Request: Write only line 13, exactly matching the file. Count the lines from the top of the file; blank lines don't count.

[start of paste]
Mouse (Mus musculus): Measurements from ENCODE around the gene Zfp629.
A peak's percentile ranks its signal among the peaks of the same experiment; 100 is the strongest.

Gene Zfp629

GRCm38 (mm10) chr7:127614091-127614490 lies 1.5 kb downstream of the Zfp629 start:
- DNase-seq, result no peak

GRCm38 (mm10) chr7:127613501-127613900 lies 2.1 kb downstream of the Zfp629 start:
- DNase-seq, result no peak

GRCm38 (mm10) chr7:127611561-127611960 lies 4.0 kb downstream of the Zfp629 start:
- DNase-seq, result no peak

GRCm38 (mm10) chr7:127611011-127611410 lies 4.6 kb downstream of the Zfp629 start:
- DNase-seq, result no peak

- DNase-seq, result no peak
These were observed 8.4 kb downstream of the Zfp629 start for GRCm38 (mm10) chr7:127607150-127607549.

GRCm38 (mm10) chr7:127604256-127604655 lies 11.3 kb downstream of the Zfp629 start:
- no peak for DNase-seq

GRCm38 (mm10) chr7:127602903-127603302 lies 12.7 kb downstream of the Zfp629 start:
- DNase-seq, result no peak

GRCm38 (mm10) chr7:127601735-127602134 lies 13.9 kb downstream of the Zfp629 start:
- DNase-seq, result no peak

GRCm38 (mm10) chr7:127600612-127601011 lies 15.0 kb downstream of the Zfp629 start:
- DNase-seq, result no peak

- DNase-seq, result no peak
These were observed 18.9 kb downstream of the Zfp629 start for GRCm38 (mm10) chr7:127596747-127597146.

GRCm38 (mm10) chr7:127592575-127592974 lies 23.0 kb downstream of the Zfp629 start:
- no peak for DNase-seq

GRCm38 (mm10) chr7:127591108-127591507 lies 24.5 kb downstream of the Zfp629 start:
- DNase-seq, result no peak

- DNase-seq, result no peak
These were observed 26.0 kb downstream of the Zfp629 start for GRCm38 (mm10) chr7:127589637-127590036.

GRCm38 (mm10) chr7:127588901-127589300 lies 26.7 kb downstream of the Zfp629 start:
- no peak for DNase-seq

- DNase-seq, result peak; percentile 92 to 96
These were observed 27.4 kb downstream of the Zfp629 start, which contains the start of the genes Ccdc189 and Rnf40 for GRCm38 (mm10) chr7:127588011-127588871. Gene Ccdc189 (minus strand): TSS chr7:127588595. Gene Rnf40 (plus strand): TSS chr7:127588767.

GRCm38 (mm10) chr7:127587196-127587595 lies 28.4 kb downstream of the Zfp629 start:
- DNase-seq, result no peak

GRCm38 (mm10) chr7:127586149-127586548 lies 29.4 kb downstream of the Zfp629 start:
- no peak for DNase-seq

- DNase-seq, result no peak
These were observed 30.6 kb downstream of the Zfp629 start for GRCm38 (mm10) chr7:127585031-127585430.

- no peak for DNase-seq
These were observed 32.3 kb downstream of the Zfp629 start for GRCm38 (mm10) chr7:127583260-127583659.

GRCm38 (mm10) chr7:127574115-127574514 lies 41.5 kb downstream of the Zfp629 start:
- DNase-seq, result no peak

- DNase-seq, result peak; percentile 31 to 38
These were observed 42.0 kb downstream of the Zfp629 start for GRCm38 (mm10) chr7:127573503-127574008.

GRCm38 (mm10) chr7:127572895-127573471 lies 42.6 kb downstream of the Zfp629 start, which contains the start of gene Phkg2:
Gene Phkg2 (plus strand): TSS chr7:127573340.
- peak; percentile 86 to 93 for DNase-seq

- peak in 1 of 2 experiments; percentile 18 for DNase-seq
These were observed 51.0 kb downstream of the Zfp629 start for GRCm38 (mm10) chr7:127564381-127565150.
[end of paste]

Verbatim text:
These were observed 8.4 kb downstream of the Zfp629 start for GRCm38 (mm10) chr7:127607150-127607549.